The NIST Cyber Security Framework (NIST CSF) is the result of a February 2013 Executive Order titled “Improving Critical Infrastructure Cybersecurity” and 10 months of collaborative discussions with more than 3,000 security professionals. It comprises a risk-based compilation of guidelines that can help organizations identify, implement, and improve cybersecurity practices, and creates a common language for internal and external communication of cybersecurity issues. The Framework is designed to evolve in sync with changes in cybersecurity threats, processes, and technologies.
Despite being developed for ‘Critical Infrastructure’, the Framework provides an assessment mechanism that enables organizations to determine their current cybersecurity capabilities, set individual goals for a target state, and establish a plan for improving and maintaining cybersecurity programs.
The framework establishes the five core functions of effective cybersecurity as Identify, Protect, Detect, Respond, and Recover. This post is Part 3, focusing on “Detect”. Let’s start with what we need to detect. The first NIST category specifies “anomalies and events”. Before we can detect an anomaly, what must we know? We need to know what normal looks like on our network. So do we have baselines of what normal is for us?
Let’s give an example. On a normal day there are no connections from your network to a certain foreign country, then all of a sudden today there are thousands. Would know this is going on? Is there an alert? Is there anyone watching? What about inside our network? Normally Jerry in engineering doesn’t copy data up to his personal Dropbox, but today there are gigabytes of data being uploaded. How about a simpler one, a new domain administrator account was added. Do you have the means to detect these things, and someone to help validate if it is innocent (Jerry was uploading personal photos) or a potential insider threat (Jerry is getting ready to quit and was uploading drawings and bid specs to bring to his new employer who is one of your top competitors)?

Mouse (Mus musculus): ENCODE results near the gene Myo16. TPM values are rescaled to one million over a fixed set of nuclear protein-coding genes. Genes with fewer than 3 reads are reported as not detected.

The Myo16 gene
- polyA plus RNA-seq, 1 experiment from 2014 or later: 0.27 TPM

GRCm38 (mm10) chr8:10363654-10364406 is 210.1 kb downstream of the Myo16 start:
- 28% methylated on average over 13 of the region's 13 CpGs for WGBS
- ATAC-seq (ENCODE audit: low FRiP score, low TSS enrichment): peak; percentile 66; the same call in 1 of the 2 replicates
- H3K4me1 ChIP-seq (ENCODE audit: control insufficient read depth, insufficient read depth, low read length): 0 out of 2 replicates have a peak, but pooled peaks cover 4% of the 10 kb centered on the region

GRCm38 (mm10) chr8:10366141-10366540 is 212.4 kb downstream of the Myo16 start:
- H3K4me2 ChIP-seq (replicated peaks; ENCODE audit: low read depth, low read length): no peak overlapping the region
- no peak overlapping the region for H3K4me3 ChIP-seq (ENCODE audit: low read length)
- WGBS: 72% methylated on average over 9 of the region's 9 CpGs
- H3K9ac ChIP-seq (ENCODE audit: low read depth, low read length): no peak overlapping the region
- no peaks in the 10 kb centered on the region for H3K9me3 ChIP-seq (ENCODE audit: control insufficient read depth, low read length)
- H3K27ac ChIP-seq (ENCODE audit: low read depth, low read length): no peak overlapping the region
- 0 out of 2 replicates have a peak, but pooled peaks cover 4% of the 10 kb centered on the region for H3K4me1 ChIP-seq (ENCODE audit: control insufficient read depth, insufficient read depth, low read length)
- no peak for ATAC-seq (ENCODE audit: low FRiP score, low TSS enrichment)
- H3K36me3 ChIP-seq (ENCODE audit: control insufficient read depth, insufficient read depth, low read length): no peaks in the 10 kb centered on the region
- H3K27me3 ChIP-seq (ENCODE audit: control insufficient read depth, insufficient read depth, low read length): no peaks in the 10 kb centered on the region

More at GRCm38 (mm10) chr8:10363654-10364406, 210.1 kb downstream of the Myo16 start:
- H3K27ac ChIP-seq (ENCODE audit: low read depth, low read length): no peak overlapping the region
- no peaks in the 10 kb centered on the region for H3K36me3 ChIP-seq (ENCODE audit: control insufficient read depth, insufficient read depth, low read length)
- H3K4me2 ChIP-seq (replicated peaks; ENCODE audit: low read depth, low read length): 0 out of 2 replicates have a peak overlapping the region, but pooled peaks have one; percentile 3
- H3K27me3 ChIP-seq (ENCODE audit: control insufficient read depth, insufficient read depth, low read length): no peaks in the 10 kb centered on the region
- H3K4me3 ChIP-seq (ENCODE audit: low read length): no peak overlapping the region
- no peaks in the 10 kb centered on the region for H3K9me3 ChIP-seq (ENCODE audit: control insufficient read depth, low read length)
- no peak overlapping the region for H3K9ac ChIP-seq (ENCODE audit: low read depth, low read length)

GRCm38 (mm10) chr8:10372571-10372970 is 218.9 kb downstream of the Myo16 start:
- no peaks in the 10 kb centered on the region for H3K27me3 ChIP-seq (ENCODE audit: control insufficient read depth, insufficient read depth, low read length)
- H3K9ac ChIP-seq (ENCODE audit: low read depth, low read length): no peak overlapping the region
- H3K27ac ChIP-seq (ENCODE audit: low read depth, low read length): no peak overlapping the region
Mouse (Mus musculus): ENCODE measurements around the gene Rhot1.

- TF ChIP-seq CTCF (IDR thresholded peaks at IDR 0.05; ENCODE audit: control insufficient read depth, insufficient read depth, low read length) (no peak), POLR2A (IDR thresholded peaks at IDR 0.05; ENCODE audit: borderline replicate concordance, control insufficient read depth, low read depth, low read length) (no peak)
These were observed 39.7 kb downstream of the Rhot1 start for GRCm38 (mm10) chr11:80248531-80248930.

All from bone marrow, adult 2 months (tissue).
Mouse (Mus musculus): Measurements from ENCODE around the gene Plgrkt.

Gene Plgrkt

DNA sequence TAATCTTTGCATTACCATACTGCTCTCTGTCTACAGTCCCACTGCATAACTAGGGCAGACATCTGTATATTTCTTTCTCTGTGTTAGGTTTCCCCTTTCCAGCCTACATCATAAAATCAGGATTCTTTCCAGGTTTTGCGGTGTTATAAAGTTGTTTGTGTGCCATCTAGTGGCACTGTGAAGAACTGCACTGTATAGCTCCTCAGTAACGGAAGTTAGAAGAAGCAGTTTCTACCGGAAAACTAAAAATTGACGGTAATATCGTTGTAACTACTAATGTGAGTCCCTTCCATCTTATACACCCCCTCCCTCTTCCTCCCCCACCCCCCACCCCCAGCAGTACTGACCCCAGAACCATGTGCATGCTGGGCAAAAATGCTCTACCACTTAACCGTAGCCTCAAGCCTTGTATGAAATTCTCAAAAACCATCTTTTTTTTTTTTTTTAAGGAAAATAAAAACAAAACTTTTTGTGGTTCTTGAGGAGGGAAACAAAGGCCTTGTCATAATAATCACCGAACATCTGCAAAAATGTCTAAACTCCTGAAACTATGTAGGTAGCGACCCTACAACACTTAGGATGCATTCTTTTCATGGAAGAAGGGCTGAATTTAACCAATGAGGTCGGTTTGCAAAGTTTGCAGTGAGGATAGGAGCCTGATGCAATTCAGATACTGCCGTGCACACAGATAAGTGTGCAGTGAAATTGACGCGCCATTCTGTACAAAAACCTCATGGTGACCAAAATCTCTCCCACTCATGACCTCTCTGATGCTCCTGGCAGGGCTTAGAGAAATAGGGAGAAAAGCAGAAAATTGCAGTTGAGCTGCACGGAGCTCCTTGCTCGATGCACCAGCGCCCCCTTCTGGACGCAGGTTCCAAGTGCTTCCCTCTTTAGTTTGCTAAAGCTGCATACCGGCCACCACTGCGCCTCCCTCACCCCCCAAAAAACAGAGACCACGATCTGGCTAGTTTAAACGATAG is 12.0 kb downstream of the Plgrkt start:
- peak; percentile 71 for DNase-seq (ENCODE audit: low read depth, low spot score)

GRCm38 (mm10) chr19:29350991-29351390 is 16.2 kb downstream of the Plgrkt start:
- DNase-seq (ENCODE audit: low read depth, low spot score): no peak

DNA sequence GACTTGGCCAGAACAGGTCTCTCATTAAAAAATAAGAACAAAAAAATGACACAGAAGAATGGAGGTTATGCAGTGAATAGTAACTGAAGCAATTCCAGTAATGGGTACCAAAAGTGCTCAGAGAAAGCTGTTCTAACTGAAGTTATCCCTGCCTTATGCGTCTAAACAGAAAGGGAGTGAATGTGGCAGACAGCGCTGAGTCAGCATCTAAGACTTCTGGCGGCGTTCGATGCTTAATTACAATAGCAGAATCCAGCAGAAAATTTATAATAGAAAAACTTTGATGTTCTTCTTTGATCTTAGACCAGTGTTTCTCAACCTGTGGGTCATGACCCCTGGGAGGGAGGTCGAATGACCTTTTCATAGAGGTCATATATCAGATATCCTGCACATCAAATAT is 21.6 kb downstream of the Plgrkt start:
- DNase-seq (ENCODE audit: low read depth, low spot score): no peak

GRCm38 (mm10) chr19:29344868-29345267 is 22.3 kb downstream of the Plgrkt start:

Ideally, you should be able to take log data from numerous sources (software, the physical environment, personnel, service providers) and correlate events across multiple devices and sensors to be able to see into the network activity. All these items should be being monitored to detect anomalies and investigate to see if a response is needed.
The subcategories of the category ‘Detection Process’ outlines the questions you need to answer to set up your process:
- Who is responsible to detect anomalies and events?
- Do they know who they report detections to and what to do about them?
- Do you have any laws and regulations that dictate what needs to be monitored for detections?
- If not, what is the management dictating that should be monitored?
- Do you test your detection?
- Are you constantly improving detection?
If you can satisfy all of the NIST CSF subcategories for Detect with a high level of maturity, after we have identified and protected, we are ready to move on to how we respond to the detections. Our next blog in this series will cover that very important function of the NIST CSF.